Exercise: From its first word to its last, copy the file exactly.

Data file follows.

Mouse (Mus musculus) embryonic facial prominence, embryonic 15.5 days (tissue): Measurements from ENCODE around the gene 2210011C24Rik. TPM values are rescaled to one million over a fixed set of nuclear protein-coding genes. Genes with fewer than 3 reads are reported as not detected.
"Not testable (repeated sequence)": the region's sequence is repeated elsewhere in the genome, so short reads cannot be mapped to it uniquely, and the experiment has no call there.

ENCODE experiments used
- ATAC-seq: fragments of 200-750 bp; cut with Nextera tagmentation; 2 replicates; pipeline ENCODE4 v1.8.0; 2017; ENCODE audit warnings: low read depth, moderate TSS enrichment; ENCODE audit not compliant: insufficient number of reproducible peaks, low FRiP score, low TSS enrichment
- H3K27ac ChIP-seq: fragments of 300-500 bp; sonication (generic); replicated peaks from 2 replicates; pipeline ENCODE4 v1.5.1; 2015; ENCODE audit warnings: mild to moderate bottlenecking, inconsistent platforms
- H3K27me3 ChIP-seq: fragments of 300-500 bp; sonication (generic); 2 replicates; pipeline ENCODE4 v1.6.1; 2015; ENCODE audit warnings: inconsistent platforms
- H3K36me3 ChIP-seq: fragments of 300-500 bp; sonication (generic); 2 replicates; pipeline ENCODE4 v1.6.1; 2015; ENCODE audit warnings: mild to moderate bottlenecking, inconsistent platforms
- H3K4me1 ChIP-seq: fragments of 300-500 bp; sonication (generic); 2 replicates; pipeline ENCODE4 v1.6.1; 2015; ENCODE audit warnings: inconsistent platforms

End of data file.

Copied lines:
Mouse (Mus musculus) embryonic facial prominence, embryonic 15.5 days (tissue): Measurements from ENCODE around the gene 2210011C24Rik. TPM values are rescaled to one million over a fixed set of nuclear protein-coding genes. Genes with fewer than 3 reads are reported as not detected.
"Not testable (repeated sequence)": the region's sequence is repeated elsewhere in the genome, so short reads cannot be mapped to it uniquely, and the experiment has no call there.

ENCODE experiments used
- ATAC-seq: fragments of 200-750 bp; cut with Nextera tagmentation; 2 replicates; pipeline ENCODE4 v1.8.0; 2017; ENCODE audit warnings: low read depth, moderate TSS enrichment; ENCODE audit not compliant: insufficient number of reproducible peaks, low FRiP score, low TSS enrichment
- H3K27ac ChIP-seq: fragments of 300-500 bp; sonication (generic); replicated peaks from 2 replicates; pipeline ENCODE4 v1.5.1; 2015; ENCODE audit warnings: mild to moderate bottlenecking, inconsistent platforms
- H3K27me3 ChIP-seq: fragments of 300-500 bp; sonication (generic); 2 replicates; pipeline ENCODE4 v1.6.1; 2015; ENCODE audit warnings: inconsistent platforms
- H3K36me3 ChIP-seq: fragments of 300-500 bp; sonication (generic); 2 replicates; pipeline ENCODE4 v1.6.1; 2015; ENCODE audit warnings: mild to moderate bottlenecking, inconsistent platforms
- H3K4me1 ChIP-seq: fragments of 300-500 bp; sonication (generic); 2 replicates; pipeline ENCODE4 v1.6.1; 2015; ENCODE audit warnings: inconsistent platforms